"Do Chick tracts work?" At one time or another, every tract passer has asked this question, maybe only to himself. Fortunately, the internet has given us a simple feedback tool.
When you key "Chick tracts" into Google, you get back some 45,000 hits, with the Chick Publications web site at the top. In browsing some of the other sites, some interesting comments by the scoffers were uncovered. One wrote: "I don`t know why I have to read these. The stupidity of them annoys me to no end, but I can`t help reading them. I can`t stop. Chick tracts are like heroin."
Keying: "Chick tracts" + "I can`t stop" into the Google search field narrowed the hits to a few dozen with more revealing comments:
"I`m again obsessively reading Chick Tracts online." And: "For some reason (glutton for punishment?) I can`t get enough of this.... There`s something really insulting here but I can`t stop reading. Despite the intensity of his vitriol in some of his pieces, Chick Tracts feel mostly harmless. His anger seems humorous because after all, it`s just this little comic book that over-earnest weirdos leave on park benches for us sinners to find."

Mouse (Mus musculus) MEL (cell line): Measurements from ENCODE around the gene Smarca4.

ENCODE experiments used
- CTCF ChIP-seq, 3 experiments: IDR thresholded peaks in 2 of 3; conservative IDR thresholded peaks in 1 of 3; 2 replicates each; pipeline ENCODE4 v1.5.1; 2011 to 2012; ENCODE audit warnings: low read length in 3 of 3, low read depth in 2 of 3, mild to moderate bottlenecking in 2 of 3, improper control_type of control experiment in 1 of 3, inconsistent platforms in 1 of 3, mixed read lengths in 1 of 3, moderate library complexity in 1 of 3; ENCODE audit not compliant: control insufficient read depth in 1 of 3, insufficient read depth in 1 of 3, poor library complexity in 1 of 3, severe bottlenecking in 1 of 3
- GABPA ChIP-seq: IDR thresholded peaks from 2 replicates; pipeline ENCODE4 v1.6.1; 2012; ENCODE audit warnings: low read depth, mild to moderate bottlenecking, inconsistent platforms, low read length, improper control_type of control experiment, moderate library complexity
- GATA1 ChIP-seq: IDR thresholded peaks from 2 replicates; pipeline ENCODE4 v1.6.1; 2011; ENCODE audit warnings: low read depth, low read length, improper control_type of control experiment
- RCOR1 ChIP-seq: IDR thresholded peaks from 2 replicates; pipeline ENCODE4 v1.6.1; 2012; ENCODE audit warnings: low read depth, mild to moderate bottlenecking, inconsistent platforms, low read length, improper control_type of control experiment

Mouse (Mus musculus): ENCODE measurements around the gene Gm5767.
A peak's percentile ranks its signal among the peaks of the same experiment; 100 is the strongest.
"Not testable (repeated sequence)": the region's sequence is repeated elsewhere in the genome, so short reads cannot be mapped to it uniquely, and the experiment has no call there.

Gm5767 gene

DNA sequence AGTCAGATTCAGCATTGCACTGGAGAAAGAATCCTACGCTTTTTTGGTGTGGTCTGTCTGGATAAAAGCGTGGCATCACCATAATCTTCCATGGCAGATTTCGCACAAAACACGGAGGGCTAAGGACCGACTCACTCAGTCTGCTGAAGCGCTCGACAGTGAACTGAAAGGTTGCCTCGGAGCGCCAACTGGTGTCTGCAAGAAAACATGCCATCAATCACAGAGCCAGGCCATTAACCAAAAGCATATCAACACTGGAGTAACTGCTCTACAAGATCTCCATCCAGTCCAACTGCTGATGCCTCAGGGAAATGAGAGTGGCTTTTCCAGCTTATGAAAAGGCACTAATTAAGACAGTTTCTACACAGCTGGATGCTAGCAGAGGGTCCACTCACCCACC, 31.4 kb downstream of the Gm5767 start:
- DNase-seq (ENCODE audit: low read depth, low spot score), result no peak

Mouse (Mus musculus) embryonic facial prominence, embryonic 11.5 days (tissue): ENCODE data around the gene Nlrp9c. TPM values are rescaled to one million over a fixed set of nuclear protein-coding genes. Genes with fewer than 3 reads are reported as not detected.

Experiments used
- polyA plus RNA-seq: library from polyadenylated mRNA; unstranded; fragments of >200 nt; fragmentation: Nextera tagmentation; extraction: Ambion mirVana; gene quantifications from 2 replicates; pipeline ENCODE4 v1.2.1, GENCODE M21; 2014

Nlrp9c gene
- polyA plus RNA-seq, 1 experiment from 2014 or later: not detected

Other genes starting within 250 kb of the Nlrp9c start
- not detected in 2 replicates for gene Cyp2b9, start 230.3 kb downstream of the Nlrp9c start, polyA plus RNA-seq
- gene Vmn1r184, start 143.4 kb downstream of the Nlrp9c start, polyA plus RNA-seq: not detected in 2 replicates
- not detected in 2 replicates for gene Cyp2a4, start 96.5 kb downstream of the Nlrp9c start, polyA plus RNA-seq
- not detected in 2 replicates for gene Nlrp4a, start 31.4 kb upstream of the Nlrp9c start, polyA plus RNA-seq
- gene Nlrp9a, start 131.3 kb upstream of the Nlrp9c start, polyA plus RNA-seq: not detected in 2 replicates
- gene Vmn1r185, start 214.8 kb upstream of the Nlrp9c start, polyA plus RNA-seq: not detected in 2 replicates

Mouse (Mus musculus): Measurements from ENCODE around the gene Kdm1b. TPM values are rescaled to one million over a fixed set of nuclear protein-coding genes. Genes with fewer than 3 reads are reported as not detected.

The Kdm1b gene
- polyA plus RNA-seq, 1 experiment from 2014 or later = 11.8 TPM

Further searching turns up many other such comments, some nice and not so nice. This illustrates the truth in Paul`s comment in 1 Corinthians 2:14 that "the natural man receiveth not the things of the Spirit of God: for they are foolishness unto him:"
However, the encouraging factor here is that they seem almost compelled to read them. When we leave a tract on a "park bench," we can be assured that it is not in vain. The tracts do, indeed, get read.
What the reader does with the message is between him and his Creator. We have done our job. We have obeyed the great commission.
The Bible does not say that we will win everyone. But those who reject the gospel will one day stand before Jesus as their judge and their scoffing will be turned into horror as they are sentenced to the lake of fire. They will be without excuse because of the message of that "little comic book" that they scorned.
So," let us not be "weary in well doing: for in due season we shall reap if we faint not." (Galatians 6:9)